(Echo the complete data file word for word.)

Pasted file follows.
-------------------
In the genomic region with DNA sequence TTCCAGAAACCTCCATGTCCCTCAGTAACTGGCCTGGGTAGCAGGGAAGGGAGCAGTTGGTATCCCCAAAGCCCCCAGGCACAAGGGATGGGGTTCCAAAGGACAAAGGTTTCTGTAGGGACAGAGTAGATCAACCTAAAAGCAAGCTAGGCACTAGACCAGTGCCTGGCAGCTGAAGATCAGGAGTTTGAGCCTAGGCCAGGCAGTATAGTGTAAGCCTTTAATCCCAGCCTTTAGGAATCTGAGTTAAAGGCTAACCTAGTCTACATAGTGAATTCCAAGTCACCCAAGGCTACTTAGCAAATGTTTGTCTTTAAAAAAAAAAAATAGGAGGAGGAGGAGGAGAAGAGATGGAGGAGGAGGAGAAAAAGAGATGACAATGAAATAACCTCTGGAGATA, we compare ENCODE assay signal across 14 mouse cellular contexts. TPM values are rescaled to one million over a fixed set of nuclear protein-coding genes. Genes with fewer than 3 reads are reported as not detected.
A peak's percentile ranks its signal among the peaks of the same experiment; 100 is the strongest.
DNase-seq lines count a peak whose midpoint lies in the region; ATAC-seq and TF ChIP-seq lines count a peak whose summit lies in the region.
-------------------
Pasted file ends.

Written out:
In the genomic region with DNA sequence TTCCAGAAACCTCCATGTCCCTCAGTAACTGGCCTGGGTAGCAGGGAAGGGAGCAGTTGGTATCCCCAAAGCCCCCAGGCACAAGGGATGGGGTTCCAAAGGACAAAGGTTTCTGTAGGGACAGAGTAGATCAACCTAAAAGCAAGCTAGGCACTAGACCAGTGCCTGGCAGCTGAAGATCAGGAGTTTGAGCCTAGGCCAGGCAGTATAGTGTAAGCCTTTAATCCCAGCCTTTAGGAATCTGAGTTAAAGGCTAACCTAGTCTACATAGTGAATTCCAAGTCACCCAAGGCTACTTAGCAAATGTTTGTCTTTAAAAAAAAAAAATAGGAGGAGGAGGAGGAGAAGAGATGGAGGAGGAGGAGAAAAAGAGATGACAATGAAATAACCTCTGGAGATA, we compare ENCODE assay signal across 14 mouse cellular contexts. TPM values are rescaled to one million over a fixed set of nuclear protein-coding genes. Genes with fewer than 3 reads are reported as not detected.
A peak's percentile ranks its signal among the peaks of the same experiment; 100 is the strongest.
DNase-seq lines count a peak whose midpoint lies in the region; ATAC-seq and TF ChIP-seq lines count a peak whose summit lies in the region.